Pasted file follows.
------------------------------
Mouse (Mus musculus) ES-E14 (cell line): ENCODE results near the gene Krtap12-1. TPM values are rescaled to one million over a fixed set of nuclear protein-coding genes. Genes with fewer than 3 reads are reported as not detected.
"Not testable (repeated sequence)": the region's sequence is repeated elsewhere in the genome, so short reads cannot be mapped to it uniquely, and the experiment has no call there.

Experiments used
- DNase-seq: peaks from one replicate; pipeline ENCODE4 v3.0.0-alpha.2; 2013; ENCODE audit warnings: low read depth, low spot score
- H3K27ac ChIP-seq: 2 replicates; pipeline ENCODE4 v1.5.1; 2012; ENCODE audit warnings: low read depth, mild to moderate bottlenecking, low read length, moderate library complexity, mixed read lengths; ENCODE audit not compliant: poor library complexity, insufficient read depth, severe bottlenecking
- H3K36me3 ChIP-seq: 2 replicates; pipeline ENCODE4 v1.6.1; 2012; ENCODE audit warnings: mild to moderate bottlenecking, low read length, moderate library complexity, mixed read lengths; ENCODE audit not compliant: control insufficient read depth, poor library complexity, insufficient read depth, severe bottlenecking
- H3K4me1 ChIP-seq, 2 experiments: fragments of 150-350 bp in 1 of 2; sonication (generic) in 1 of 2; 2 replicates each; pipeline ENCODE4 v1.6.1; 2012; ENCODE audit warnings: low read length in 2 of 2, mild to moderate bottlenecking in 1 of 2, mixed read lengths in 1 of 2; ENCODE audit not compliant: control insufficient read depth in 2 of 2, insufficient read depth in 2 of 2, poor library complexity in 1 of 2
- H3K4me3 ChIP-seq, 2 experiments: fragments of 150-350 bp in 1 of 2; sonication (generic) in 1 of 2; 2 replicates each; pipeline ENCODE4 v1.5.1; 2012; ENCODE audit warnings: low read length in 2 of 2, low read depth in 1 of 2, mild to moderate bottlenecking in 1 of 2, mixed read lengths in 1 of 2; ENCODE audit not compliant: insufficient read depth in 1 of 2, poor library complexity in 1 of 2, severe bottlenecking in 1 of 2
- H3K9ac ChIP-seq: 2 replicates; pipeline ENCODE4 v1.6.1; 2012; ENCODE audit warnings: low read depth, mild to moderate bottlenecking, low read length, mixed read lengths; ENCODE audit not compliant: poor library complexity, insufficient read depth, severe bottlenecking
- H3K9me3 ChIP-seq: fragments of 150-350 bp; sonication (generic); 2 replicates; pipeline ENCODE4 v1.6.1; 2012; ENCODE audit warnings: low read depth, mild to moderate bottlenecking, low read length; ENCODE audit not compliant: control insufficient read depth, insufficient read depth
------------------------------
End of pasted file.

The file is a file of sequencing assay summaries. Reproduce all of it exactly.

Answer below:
Mouse (Mus musculus) ES-E14 (cell line): ENCODE results near the gene Krtap12-1. TPM values are rescaled to one million over a fixed set of nuclear protein-coding genes. Genes with fewer than 3 reads are reported as not detected.
"Not testable (repeated sequence)": the region's sequence is repeated elsewhere in the genome, so short reads cannot be mapped to it uniquely, and the experiment has no call there.

Experiments used
- DNase-seq: peaks from one replicate; pipeline ENCODE4 v3.0.0-alpha.2; 2013; ENCODE audit warnings: low read depth, low spot score
- H3K27ac ChIP-seq: 2 replicates; pipeline ENCODE4 v1.5.1; 2012; ENCODE audit warnings: low read depth, mild to moderate bottlenecking, low read length, moderate library complexity, mixed read lengths; ENCODE audit not compliant: poor library complexity, insufficient read depth, severe bottlenecking
- H3K36me3 ChIP-seq: 2 replicates; pipeline ENCODE4 v1.6.1; 2012; ENCODE audit warnings: mild to moderate bottlenecking, low read length, moderate library complexity, mixed read lengths; ENCODE audit not compliant: control insufficient read depth, poor library complexity, insufficient read depth, severe bottlenecking
- H3K4me1 ChIP-seq, 2 experiments: fragments of 150-350 bp in 1 of 2; sonication (generic) in 1 of 2; 2 replicates each; pipeline ENCODE4 v1.6.1; 2012; ENCODE audit warnings: low read length in 2 of 2, mild to moderate bottlenecking in 1 of 2, mixed read lengths in 1 of 2; ENCODE audit not compliant: control insufficient read depth in 2 of 2, insufficient read depth in 2 of 2, poor library complexity in 1 of 2
- H3K4me3 ChIP-seq, 2 experiments: fragments of 150-350 bp in 1 of 2; sonication (generic) in 1 of 2; 2 replicates each; pipeline ENCODE4 v1.5.1; 2012; ENCODE audit warnings: low read length in 2 of 2, low read depth in 1 of 2, mild to moderate bottlenecking in 1 of 2, mixed read lengths in 1 of 2; ENCODE audit not compliant: insufficient read depth in 1 of 2, poor library complexity in 1 of 2, severe bottlenecking in 1 of 2
- H3K9ac ChIP-seq: 2 replicates; pipeline ENCODE4 v1.6.1; 2012; ENCODE audit warnings: low read depth, mild to moderate bottlenecking, low read length, mixed read lengths; ENCODE audit not compliant: poor library complexity, insufficient read depth, severe bottlenecking
- H3K9me3 ChIP-seq: fragments of 150-350 bp; sonication (generic); 2 replicates; pipeline ENCODE4 v1.6.1; 2012; ENCODE audit warnings: low read depth, mild to moderate bottlenecking, low read length; ENCODE audit not compliant: control insufficient read depth, insufficient read depth